On June 29, I posted a similar poem and theme. I am not sure what led me to post two that shared the same title. It is likely, early in the school year, it feels chaotic. Early in a school year, there are moments of repreive in this feeling and, as the year gains momentum, they become more common. As one co-participant in my dissertation put it: “I learn to stand in the middle of the storm.”
The other inflluence was I took several courses in my PhD about leading in complex and chaotic times. Servant-leadership, mindful leadership, and transformational leadership are forms of leadership particularly effective in times. We focus on questions about what needs to be changed, how do we engage each person in change, and how does each person become a leader in their own right? These forms share common features: grounded in the present, ethically guided, there is foresight without being set in certainty, etc. Mixed in this was courses on the Tao of Leadership, Systems Leadership, Leadership and Justice, Dialogic Leadership, etc. When I re-entered the classroom each September, what I learned in my PhD founds its way in with me. How could I better serve each student? How could we transform and share our experiences into something nourishing each other’s lives? How could I make a difference for each student? How could they grow and become better leaders than me?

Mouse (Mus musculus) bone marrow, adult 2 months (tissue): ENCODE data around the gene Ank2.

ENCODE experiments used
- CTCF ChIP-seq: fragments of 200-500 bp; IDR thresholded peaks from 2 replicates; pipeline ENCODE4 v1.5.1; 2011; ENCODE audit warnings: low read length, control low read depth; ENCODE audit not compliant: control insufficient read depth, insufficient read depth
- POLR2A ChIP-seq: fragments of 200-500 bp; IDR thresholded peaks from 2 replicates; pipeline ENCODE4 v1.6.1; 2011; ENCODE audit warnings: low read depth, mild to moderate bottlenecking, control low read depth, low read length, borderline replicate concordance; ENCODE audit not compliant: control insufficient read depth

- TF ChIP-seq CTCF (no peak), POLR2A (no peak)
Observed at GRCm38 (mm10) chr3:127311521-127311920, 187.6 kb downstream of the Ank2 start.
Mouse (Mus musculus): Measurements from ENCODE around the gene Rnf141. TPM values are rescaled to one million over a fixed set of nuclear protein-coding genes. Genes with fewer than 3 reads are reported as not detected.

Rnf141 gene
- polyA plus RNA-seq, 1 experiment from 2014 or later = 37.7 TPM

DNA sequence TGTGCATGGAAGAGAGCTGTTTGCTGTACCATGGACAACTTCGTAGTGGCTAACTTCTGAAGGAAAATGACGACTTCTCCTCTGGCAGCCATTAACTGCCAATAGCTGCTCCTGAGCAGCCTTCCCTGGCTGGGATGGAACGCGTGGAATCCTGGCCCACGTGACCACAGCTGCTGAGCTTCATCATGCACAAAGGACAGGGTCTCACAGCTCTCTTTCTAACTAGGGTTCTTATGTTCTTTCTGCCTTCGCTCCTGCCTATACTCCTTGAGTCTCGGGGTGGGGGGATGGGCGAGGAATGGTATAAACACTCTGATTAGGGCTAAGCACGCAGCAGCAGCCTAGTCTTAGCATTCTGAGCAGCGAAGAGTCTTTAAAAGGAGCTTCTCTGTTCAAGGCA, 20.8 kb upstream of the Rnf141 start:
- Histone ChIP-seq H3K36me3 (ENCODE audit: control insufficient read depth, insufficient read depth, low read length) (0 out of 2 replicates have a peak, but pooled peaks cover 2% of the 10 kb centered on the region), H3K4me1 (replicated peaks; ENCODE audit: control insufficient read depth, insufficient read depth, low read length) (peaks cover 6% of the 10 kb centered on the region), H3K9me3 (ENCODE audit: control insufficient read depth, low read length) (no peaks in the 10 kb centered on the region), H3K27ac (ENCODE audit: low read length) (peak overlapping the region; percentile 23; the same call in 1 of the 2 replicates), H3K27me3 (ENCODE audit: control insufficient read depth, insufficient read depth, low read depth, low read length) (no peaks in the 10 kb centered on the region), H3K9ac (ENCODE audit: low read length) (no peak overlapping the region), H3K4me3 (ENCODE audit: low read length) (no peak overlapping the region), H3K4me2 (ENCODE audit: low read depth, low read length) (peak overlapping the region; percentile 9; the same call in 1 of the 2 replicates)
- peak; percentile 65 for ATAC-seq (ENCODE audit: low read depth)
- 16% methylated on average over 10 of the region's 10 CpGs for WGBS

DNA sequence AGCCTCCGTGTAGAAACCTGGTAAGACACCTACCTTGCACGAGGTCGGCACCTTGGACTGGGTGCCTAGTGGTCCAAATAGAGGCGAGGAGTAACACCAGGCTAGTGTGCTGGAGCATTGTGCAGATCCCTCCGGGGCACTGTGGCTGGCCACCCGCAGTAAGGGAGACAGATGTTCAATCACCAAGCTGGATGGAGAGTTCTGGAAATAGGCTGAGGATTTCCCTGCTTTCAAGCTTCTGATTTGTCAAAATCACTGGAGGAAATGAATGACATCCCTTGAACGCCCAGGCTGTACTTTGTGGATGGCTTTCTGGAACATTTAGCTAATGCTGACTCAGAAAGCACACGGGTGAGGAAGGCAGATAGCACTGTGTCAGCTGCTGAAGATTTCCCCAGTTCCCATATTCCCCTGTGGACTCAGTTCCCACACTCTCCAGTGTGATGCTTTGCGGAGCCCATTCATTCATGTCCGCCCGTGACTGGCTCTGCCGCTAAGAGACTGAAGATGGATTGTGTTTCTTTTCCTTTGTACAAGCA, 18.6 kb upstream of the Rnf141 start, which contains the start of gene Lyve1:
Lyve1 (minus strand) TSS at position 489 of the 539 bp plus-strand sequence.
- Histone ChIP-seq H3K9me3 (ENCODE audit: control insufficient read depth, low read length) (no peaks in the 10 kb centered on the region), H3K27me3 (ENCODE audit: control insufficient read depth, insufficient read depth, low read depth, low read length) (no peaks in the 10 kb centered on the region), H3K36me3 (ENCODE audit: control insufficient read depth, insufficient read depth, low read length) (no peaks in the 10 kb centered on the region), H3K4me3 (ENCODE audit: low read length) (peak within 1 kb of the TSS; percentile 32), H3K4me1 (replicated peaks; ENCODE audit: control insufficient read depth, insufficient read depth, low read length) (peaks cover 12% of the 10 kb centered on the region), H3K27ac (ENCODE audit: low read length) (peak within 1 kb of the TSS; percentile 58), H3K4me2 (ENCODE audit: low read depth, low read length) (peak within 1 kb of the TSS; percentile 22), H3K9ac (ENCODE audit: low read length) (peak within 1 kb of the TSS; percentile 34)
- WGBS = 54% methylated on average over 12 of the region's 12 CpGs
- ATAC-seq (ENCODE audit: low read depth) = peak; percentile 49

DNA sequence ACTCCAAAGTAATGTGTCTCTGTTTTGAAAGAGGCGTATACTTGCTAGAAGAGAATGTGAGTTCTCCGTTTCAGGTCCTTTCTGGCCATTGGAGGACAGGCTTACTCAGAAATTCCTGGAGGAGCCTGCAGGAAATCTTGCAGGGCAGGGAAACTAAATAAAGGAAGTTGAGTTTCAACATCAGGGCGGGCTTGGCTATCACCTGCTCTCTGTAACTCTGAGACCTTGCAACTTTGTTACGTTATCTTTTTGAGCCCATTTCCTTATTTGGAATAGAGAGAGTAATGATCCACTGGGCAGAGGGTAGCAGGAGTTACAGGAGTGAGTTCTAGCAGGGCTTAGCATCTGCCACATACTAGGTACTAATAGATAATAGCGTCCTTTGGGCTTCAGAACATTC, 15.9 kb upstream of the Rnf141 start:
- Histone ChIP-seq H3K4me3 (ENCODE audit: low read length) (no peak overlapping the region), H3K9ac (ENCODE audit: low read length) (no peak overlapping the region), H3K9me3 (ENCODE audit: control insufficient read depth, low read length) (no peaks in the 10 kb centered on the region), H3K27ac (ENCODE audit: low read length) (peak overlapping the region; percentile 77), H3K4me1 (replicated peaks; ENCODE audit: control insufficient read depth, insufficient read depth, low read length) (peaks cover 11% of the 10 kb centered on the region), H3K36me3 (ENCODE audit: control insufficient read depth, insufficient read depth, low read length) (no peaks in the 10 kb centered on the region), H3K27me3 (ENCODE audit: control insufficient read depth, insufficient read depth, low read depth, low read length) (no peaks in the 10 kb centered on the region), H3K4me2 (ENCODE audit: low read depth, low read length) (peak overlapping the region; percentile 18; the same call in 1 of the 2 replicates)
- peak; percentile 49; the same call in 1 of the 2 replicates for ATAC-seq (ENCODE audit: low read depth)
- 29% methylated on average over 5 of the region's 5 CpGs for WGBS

I took the pictures at Lundreck Falls as a reminder of how quickly nature can bring a sense of calm back even in the midst of what is initially chaotic. Within a short distance from the falls, the water pools and calms, at least on the surface. What goes on underneath the surface can remain chaotic and complex much like life, needing non-judgemental, humility, foresight, patience, and wisdom to navigate the unforseeable and unpredictable.
Needless to say, I wrote a poem about the challenges of remaining calm in the midst of the storm sometimes raging around me.
Humbling one’s self,
To gain foresight–
Entering life’s stream–
Even calm waters,
Hiding shoals, rocks, currents,
Ceasing unwarranted judgment,